Class III malocclusions often pose management and prognostic challenge to the clinician. Protraction facemask is being widely used in the early treatment of skeletal Class III malocclusions with maxillary deficiencies.[1] A critical aspect of successful facemask therapy is the application of optimal force at the desired level and angulation.

Application of orthopedic force below the center of resistance of the maxilla tends to tip the palatal plane, thus producing counter-clockwise maxillary rotation, which may be undesirable in patients with hyperdivergent growth patterns. Translation is produced if the force is applied along the zero-moment line of force.[2]

To minimize tipping of the palatal plane, it is recommended to attach the protraction elastics to hooks located near the maxillary canines with a downward and forward pull of 30° from the occlusal plane.[1] However, slippage of the elastics, thus altering the angulation of pull, is a frequently encountered problem. Moreover, in patients with a reduced depth of the vestibular sulcus, accurate positioning of the hooks poses a clinical challenge. In certain clinical situations, it may also be required to change the desired vector of protraction midtreatment, which necessitates the removal of Hyrax assembly and repositioning of the hooks, thus requiring a cumbersome second clinical laboratory procedure and causing inconvenience to the patient. Presented here is a practical and clinically effective method of avoiding these problems by simply attaching a Begg's auxiliary (molar tube) to the hooks of Hyrax assembly, intraorally, without removal of the assembly from the patient's mouth [Figure 1].{Figure 1}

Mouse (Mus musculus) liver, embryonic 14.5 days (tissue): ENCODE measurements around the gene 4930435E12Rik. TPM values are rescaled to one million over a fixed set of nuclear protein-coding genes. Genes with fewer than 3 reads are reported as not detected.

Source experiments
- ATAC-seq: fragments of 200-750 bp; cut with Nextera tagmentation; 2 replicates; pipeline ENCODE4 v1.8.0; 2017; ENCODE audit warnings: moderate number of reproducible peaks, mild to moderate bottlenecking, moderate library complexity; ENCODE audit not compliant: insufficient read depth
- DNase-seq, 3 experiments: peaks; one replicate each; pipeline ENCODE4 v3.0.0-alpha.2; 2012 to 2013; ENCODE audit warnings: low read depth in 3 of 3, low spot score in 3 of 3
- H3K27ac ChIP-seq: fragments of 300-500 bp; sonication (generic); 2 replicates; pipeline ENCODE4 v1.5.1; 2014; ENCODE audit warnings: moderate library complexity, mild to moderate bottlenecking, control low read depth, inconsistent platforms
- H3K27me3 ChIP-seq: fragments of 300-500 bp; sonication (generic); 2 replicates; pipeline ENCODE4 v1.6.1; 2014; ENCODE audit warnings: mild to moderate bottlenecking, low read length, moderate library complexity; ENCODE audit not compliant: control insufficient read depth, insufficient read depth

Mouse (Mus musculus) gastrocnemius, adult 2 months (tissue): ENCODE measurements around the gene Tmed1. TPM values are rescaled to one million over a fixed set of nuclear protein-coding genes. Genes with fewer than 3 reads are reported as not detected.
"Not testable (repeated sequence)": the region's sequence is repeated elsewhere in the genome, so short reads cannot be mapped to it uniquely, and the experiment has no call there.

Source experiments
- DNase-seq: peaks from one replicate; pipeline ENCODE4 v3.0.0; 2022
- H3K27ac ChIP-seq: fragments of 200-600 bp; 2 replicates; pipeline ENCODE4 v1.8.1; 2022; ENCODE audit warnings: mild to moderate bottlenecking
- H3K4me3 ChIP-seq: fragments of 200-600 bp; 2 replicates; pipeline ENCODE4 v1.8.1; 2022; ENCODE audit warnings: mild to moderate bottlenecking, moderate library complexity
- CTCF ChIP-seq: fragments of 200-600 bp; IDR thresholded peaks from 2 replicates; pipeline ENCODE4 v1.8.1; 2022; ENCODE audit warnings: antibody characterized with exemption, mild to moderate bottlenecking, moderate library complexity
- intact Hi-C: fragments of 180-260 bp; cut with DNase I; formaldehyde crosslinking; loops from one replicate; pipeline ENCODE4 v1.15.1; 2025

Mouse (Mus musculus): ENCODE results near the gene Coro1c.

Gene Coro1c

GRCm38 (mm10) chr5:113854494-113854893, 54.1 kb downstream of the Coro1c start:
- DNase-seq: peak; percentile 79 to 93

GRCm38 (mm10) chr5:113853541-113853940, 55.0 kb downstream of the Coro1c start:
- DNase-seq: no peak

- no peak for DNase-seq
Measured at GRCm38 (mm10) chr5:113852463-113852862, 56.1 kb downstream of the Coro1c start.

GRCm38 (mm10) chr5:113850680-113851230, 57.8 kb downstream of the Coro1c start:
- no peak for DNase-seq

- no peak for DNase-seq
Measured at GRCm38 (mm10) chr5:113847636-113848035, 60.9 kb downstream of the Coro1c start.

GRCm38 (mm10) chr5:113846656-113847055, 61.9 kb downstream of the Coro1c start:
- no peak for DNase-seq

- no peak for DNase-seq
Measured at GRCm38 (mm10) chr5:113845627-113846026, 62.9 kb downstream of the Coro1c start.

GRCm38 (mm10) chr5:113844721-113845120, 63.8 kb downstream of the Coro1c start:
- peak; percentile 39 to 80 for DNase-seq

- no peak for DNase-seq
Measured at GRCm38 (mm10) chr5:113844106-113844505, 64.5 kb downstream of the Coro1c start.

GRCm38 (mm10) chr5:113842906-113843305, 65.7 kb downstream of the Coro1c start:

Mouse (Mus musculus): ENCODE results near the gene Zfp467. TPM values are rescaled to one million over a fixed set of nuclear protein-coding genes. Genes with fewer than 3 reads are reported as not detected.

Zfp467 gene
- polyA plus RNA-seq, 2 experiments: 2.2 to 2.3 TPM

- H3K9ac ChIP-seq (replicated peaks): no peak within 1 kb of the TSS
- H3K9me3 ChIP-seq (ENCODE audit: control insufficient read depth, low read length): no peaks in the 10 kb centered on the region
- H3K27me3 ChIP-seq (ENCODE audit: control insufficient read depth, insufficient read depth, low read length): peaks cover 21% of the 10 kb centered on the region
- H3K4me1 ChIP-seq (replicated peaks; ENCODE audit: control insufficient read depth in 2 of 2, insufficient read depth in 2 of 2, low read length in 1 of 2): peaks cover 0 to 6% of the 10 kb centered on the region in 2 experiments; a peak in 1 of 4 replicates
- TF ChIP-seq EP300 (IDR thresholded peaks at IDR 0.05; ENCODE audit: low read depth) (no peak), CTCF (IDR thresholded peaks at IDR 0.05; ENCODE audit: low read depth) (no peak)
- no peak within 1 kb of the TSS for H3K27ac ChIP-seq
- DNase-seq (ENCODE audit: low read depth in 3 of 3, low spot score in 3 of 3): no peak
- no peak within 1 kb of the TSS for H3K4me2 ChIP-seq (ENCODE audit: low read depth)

Clinical Presentation



Technique for achieving improved vector control

The patient complained of slippage of the elastics from the hook attached to the Hyrax assembly. A 0.036” slot weldable Begg's auxiliary molar tube was used, and its flanges were opened with the aid of Weingart plier as shown in [Figure 2]. The auxiliary tube with opened flanges was secured at the desired position on the vertical segment of the 0.036” wire with carding wax and was carefully crimped with a Weingart plier [Figure 3]. The properly secured auxiliary prevented any slippage of the elastics and allowed traction at the desired angulation [Figure 4].{Figure 2}{Figure 3}{Figure 4}

 Discussion



Since two decades, facemask in conjunction with expansion therapy has emerged as a most effective treatment modality for the management of skeletal Class III malocclusion with retrusive maxilla especially in pediatric patients with hypodivergent growth pattern.[3],[4] Absolute patient compliance and high motivational levels regarding adherence to the recommendations for the duration of appliance wear are crucial for ensuring treatment success.[3],[5]